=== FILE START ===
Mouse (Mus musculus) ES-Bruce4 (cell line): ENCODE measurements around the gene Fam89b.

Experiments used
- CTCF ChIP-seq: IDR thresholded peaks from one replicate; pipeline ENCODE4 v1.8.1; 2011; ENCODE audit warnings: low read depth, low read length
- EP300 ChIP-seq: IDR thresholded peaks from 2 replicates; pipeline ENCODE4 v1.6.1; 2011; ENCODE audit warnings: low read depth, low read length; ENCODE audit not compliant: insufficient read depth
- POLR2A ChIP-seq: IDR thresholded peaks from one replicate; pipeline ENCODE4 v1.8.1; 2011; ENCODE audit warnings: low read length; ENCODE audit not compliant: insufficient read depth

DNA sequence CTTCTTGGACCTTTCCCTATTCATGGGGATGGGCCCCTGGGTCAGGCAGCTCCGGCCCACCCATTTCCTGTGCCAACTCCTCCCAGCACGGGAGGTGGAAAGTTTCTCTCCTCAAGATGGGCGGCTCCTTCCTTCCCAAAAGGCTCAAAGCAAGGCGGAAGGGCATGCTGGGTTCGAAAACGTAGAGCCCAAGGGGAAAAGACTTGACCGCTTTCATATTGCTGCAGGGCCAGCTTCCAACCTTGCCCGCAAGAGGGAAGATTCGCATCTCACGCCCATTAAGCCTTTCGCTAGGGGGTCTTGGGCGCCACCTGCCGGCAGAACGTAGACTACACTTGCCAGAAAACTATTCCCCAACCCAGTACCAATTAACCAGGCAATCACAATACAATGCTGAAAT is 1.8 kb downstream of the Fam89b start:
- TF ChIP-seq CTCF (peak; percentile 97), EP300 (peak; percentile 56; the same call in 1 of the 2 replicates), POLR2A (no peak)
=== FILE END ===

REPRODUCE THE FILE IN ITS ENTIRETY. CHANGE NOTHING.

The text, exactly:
Mouse (Mus musculus) ES-Bruce4 (cell line): ENCODE measurements around the gene Fam89b.

Experiments used
- CTCF ChIP-seq: IDR thresholded peaks from one replicate; pipeline ENCODE4 v1.8.1; 2011; ENCODE audit warnings: low read depth, low read length
- EP300 ChIP-seq: IDR thresholded peaks from 2 replicates; pipeline ENCODE4 v1.6.1; 2011; ENCODE audit warnings: low read depth, low read length; ENCODE audit not compliant: insufficient read depth
- POLR2A ChIP-seq: IDR thresholded peaks from one replicate; pipeline ENCODE4 v1.8.1; 2011; ENCODE audit warnings: low read length; ENCODE audit not compliant: insufficient read depth

DNA sequence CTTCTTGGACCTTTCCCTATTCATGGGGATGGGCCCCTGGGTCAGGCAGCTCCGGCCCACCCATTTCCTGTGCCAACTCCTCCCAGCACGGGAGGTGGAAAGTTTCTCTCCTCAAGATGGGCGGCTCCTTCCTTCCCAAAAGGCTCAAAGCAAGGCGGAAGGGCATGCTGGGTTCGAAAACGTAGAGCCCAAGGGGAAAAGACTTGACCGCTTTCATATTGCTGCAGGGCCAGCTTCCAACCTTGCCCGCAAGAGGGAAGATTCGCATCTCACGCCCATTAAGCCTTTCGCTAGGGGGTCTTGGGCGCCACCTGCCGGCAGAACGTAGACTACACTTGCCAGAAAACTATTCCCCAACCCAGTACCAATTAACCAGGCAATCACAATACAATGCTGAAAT is 1.8 kb downstream of the Fam89b start:
- TF ChIP-seq CTCF (peak; percentile 97), EP300 (peak; percentile 56; the same call in 1 of the 2 replicates), POLR2A (no peak)